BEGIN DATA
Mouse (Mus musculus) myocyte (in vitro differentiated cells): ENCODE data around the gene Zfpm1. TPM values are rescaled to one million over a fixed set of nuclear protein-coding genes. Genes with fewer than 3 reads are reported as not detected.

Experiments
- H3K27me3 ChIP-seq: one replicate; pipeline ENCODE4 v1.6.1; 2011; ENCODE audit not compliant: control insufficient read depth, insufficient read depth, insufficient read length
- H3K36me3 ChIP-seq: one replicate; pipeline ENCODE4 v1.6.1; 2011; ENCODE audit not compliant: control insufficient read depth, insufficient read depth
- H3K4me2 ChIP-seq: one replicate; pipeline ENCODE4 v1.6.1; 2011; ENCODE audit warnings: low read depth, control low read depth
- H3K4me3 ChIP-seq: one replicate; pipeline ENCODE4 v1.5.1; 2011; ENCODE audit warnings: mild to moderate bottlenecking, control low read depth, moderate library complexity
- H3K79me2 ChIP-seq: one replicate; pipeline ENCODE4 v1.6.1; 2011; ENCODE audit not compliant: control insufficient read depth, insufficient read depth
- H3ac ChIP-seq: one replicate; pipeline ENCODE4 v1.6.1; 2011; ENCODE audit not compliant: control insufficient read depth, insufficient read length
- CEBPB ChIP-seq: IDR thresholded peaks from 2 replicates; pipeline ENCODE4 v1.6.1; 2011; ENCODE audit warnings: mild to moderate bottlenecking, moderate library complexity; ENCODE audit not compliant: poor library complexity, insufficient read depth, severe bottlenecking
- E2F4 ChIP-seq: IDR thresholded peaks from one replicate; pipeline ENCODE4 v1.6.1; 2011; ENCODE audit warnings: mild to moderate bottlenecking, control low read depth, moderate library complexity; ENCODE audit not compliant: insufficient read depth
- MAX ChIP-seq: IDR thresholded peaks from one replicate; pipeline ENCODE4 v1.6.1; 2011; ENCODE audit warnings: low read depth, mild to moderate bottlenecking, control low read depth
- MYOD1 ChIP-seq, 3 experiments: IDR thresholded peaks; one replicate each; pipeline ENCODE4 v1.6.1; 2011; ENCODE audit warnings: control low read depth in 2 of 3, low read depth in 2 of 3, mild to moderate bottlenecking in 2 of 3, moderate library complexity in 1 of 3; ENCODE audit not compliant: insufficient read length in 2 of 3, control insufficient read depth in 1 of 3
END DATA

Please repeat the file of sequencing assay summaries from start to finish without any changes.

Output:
Mouse (Mus musculus) myocyte (in vitro differentiated cells): ENCODE data around the gene Zfpm1. TPM values are rescaled to one million over a fixed set of nuclear protein-coding genes. Genes with fewer than 3 reads are reported as not detected.

Experiments
- H3K27me3 ChIP-seq: one replicate; pipeline ENCODE4 v1.6.1; 2011; ENCODE audit not compliant: control insufficient read depth, insufficient read depth, insufficient read length
- H3K36me3 ChIP-seq: one replicate; pipeline ENCODE4 v1.6.1; 2011; ENCODE audit not compliant: control insufficient read depth, insufficient read depth
- H3K4me2 ChIP-seq: one replicate; pipeline ENCODE4 v1.6.1; 2011; ENCODE audit warnings: low read depth, control low read depth
- H3K4me3 ChIP-seq: one replicate; pipeline ENCODE4 v1.5.1; 2011; ENCODE audit warnings: mild to moderate bottlenecking, control low read depth, moderate library complexity
- H3K79me2 ChIP-seq: one replicate; pipeline ENCODE4 v1.6.1; 2011; ENCODE audit not compliant: control insufficient read depth, insufficient read depth
- H3ac ChIP-seq: one replicate; pipeline ENCODE4 v1.6.1; 2011; ENCODE audit not compliant: control insufficient read depth, insufficient read length
- CEBPB ChIP-seq: IDR thresholded peaks from 2 replicates; pipeline ENCODE4 v1.6.1; 2011; ENCODE audit warnings: mild to moderate bottlenecking, moderate library complexity; ENCODE audit not compliant: poor library complexity, insufficient read depth, severe bottlenecking
- E2F4 ChIP-seq: IDR thresholded peaks from one replicate; pipeline ENCODE4 v1.6.1; 2011; ENCODE audit warnings: mild to moderate bottlenecking, control low read depth, moderate library complexity; ENCODE audit not compliant: insufficient read depth
- MAX ChIP-seq: IDR thresholded peaks from one replicate; pipeline ENCODE4 v1.6.1; 2011; ENCODE audit warnings: low read depth, mild to moderate bottlenecking, control low read depth
- MYOD1 ChIP-seq, 3 experiments: IDR thresholded peaks; one replicate each; pipeline ENCODE4 v1.6.1; 2011; ENCODE audit warnings: control low read depth in 2 of 3, low read depth in 2 of 3, mild to moderate bottlenecking in 2 of 3, moderate library complexity in 1 of 3; ENCODE audit not compliant: insufficient read length in 2 of 3, control insufficient read depth in 1 of 3